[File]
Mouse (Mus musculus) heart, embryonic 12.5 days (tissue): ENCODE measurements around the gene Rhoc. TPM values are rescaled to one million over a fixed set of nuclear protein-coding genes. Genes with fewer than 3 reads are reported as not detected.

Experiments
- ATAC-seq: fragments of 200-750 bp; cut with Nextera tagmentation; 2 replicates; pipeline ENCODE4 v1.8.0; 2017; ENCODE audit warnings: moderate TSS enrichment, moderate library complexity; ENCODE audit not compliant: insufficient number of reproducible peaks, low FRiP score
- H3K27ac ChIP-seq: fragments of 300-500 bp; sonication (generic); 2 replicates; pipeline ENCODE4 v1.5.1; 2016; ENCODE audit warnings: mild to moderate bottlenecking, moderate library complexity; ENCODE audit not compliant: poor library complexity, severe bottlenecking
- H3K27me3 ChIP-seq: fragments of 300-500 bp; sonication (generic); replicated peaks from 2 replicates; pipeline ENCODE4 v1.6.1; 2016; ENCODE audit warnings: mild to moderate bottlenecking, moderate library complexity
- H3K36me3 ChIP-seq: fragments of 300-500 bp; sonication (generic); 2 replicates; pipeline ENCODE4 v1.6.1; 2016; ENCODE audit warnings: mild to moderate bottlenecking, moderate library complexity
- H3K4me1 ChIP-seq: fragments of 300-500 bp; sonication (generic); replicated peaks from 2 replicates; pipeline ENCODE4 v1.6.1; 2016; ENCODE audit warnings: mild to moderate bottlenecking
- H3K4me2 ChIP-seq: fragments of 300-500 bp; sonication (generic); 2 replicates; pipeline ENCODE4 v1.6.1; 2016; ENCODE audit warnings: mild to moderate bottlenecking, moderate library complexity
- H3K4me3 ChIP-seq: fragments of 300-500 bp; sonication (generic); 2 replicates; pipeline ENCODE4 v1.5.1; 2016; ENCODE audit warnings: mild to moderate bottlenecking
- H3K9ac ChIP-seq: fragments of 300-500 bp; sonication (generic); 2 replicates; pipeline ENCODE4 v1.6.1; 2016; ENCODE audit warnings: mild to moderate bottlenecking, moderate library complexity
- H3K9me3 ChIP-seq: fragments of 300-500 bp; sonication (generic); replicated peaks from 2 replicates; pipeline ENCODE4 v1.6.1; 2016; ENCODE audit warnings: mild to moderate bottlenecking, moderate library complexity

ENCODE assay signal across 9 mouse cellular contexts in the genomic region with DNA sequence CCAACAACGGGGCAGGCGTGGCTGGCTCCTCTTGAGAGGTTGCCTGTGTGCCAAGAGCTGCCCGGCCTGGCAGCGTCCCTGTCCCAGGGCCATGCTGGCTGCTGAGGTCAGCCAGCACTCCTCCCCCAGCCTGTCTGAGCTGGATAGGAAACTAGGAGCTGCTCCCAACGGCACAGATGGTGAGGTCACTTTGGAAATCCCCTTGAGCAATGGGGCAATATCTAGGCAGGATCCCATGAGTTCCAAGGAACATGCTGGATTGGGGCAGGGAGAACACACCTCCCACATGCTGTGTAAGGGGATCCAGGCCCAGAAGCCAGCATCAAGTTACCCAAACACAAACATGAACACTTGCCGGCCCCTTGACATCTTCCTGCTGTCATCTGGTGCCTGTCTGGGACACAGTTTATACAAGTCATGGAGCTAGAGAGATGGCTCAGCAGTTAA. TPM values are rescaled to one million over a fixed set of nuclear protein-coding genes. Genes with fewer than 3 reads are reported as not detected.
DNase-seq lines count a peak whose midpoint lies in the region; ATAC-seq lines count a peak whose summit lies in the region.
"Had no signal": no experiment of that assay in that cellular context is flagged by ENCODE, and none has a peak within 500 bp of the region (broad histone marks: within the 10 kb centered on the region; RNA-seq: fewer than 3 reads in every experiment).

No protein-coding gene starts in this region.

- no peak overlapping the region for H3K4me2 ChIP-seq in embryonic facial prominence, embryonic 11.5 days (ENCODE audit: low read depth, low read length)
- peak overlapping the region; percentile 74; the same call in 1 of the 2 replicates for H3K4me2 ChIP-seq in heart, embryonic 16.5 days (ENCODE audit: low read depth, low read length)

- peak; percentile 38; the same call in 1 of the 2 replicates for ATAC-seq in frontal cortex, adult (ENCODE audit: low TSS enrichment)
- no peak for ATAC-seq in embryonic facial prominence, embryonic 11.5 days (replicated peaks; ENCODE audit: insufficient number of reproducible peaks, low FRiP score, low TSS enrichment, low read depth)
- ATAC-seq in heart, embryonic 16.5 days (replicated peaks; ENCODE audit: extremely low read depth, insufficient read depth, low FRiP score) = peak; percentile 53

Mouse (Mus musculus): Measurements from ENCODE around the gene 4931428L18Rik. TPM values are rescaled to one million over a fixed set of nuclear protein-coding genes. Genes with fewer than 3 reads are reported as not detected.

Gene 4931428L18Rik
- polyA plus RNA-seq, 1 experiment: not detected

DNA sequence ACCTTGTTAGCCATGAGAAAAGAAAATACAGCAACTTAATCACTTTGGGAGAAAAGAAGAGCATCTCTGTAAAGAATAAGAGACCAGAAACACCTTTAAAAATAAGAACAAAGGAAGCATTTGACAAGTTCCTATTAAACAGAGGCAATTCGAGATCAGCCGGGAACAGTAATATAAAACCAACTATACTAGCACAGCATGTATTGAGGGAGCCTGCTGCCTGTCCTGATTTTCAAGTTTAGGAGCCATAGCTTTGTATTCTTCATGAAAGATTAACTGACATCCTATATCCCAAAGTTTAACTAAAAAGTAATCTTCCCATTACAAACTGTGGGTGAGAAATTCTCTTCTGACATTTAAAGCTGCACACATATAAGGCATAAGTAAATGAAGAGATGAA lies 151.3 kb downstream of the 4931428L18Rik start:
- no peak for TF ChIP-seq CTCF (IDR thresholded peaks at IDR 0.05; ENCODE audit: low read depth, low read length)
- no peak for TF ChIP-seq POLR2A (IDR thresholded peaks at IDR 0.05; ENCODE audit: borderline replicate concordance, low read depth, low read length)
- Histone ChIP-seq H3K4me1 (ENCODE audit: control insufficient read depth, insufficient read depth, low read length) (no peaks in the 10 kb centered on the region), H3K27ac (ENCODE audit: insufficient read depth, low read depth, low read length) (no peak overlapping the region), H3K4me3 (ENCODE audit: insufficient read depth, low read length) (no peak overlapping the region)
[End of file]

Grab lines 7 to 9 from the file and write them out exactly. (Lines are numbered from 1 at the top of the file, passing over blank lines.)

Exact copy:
- H3K4me1 ChIP-seq: fragments of 300-500 bp; sonication (generic); replicated peaks from 2 replicates; pipeline ENCODE4 v1.6.1; 2016; ENCODE audit warnings: mild to moderate bottlenecking
- H3K4me2 ChIP-seq: fragments of 300-500 bp; sonication (generic); 2 replicates; pipeline ENCODE4 v1.6.1; 2016; ENCODE audit warnings: mild to moderate bottlenecking, moderate library complexity
- H3K4me3 ChIP-seq: fragments of 300-500 bp; sonication (generic); 2 replicates; pipeline ENCODE4 v1.5.1; 2016; ENCODE audit warnings: mild to moderate bottlenecking